comScore: Online Sales To Increase This Holiday Season
The 2010 holiday season is expected to see a nine percent increase in online sales, a 2-fold jump over last year’s spending, analytics firm comScore reported this week.
The research company told Reuters it raised its predictions for spending during the next two months from a previous forecast of 7 to 9 percent growth after tracking continued strength in consumer-spending growth rates throughout October.
However, in October, comScore cautioned that any negative changes to the unemployment rate, price inflation or deterioration in stocks would affect spending and reverse revenues for many businesses.
October is a major month for making predictions for shopping trends during the holidays. Executives believe the new forecast could increase further once data for early November is analyzed.
ComScore last month said US online spending during the third quarter increased 9 percent, marking the fourth straight quarter gain since the economic downturn that sharply eroded consumer spending beginning in late 2008.
Online sales are outpacing brick-and-mortar retail sales, as growth in that sector lagged this fall. The National Retail Federation, which excludes online sales, is expecting holiday spending to rise by 2.3 percent this year to $447.1 billion, compared with a 0.4 percent rise last year.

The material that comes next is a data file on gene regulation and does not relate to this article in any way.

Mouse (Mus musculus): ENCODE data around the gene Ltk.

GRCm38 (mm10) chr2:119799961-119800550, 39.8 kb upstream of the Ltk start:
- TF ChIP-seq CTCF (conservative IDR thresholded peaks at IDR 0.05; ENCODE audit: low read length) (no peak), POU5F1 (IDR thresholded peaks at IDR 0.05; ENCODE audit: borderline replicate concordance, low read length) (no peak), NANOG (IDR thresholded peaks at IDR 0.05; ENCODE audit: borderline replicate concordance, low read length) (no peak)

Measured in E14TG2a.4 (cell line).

While online spending only accounts for 7 percent of total retail sales, it has continued to gain momentum with time-constrained shoppers who are more and more on the hunt for bargains, according to comScore.
The strong, rapid growth rates of online-only companies, such as Amazon.com, have pressured conventional retailers including Wal-Mart into beefing up their online sectors in order to compete.
Wal-Mart announced last week it would offer free shipping on electronics and thousands of other items this holiday season. Amazon.com said it would match Wal-Mart’s promotion, but already offers free shipping on all orders over $25.
Many retailers have already announced “door-buster” online sales well in advance of Black Friday, the day after Thanksgiving historically considered the kickoff to the holiday shopping season.
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